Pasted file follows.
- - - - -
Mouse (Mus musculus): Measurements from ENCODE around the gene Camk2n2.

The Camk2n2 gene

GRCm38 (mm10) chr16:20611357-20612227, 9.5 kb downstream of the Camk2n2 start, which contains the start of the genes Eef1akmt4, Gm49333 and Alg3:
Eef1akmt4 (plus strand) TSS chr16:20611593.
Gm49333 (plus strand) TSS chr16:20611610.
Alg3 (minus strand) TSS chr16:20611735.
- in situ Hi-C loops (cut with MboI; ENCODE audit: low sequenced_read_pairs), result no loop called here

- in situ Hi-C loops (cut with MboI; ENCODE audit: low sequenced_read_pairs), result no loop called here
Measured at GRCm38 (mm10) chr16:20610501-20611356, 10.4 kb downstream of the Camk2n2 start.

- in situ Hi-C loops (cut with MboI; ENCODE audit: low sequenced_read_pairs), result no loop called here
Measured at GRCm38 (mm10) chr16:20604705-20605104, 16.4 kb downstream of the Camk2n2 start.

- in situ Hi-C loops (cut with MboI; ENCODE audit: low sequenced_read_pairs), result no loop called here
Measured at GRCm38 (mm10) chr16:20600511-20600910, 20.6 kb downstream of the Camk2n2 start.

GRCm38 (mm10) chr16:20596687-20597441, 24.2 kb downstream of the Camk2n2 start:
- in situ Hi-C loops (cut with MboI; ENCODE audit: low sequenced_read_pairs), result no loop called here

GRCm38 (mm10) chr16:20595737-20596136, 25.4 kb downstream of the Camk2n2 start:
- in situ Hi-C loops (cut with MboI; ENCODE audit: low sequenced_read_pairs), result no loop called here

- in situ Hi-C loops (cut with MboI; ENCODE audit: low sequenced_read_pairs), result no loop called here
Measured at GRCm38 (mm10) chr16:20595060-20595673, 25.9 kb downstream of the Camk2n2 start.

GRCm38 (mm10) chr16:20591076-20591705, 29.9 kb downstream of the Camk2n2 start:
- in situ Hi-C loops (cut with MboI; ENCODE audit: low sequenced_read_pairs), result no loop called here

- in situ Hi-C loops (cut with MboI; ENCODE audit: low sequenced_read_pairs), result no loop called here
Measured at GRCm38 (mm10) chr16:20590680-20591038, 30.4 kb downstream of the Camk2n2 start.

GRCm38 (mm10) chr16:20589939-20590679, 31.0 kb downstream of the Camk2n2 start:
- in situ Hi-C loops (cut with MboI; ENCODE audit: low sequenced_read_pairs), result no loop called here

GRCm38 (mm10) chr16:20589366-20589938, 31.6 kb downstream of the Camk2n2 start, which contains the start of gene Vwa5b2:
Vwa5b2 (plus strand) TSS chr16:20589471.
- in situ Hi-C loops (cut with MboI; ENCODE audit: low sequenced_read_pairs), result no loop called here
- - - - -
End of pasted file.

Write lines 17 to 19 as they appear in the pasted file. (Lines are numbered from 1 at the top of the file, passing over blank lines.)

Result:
- in situ Hi-C loops (cut with MboI; ENCODE audit: low sequenced_read_pairs), result no loop called here

- in situ Hi-C loops (cut with MboI; ENCODE audit: low sequenced_read_pairs), result no loop called here
Measured at GRCm38 (mm10) chr16:20595060-20595673, 25.9 kb downstream of the Camk2n2 start.